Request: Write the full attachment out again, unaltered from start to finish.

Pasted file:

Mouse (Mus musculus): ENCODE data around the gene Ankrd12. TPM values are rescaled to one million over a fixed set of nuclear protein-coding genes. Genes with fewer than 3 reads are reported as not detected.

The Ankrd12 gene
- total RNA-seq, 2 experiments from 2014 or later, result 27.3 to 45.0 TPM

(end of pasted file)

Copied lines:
Mouse (Mus musculus): ENCODE data around the gene Ankrd12. TPM values are rescaled to one million over a fixed set of nuclear protein-coding genes. Genes with fewer than 3 reads are reported as not detected.

The Ankrd12 gene
- total RNA-seq, 2 experiments from 2014 or later, result 27.3 to 45.0 TPM